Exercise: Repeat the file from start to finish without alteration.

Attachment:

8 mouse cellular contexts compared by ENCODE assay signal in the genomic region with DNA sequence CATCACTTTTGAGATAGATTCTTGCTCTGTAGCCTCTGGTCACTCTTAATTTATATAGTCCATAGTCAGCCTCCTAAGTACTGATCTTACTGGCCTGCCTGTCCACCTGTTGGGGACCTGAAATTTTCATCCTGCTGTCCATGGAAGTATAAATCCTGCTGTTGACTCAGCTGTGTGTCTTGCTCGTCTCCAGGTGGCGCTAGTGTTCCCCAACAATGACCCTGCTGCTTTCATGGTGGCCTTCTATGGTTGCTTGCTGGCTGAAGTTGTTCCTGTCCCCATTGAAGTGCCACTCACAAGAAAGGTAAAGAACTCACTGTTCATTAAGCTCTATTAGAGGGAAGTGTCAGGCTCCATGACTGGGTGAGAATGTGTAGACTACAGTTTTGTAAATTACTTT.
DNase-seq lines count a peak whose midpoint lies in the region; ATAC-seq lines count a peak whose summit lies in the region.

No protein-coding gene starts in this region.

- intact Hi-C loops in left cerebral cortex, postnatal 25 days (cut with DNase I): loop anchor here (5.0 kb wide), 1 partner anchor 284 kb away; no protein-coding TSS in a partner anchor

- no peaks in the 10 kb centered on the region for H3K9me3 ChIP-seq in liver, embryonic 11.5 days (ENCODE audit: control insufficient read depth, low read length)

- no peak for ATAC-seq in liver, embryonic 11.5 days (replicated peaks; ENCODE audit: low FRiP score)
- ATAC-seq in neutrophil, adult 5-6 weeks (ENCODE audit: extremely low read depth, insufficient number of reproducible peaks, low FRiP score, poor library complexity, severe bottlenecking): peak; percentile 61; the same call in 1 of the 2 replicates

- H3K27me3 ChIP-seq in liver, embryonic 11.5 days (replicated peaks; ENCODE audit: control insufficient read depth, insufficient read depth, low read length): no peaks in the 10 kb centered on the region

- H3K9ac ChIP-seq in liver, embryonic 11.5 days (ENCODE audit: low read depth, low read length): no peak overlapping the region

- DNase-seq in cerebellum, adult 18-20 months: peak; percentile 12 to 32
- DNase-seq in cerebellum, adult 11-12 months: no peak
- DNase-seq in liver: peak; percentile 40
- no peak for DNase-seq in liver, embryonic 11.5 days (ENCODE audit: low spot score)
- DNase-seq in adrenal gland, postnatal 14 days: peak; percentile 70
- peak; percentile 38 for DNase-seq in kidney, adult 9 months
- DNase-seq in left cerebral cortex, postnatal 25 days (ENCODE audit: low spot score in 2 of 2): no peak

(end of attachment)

8 mouse cellular contexts compared by ENCODE assay signal in the genomic region with DNA sequence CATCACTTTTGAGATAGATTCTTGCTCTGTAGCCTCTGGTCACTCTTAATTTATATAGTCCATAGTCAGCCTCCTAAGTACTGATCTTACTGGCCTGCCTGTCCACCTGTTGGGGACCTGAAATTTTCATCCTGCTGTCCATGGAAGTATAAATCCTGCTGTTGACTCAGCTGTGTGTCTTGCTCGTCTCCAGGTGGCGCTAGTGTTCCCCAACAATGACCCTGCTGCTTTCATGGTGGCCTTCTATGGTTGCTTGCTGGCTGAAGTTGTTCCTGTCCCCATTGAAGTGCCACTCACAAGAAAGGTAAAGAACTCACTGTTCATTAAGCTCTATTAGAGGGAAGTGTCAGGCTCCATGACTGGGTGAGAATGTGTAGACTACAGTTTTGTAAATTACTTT.
DNase-seq lines count a peak whose midpoint lies in the region; ATAC-seq lines count a peak whose summit lies in the region.

No protein-coding gene starts in this region.

- intact Hi-C loops in left cerebral cortex, postnatal 25 days (cut with DNase I): loop anchor here (5.0 kb wide), 1 partner anchor 284 kb away; no protein-coding TSS in a partner anchor

- no peaks in the 10 kb centered on the region for H3K9me3 ChIP-seq in liver, embryonic 11.5 days (ENCODE audit: control insufficient read depth, low read length)

- no peak for ATAC-seq in liver, embryonic 11.5 days (replicated peaks; ENCODE audit: low FRiP score)
- ATAC-seq in neutrophil, adult 5-6 weeks (ENCODE audit: extremely low read depth, insufficient number of reproducible peaks, low FRiP score, poor library complexity, severe bottlenecking): peak; percentile 61; the same call in 1 of the 2 replicates

- H3K27me3 ChIP-seq in liver, embryonic 11.5 days (replicated peaks; ENCODE audit: control insufficient read depth, insufficient read depth, low read length): no peaks in the 10 kb centered on the region

- H3K9ac ChIP-seq in liver, embryonic 11.5 days (ENCODE audit: low read depth, low read length): no peak overlapping the region

- DNase-seq in cerebellum, adult 18-20 months: peak; percentile 12 to 32
- DNase-seq in cerebellum, adult 11-12 months: no peak
- DNase-seq in liver: peak; percentile 40
- no peak for DNase-seq in liver, embryonic 11.5 days (ENCODE audit: low spot score)
- DNase-seq in adrenal gland, postnatal 14 days: peak; percentile 70
- peak; percentile 38 for DNase-seq in kidney, adult 9 months
- DNase-seq in left cerebral cortex, postnatal 25 days (ENCODE audit: low spot score in 2 of 2): no peak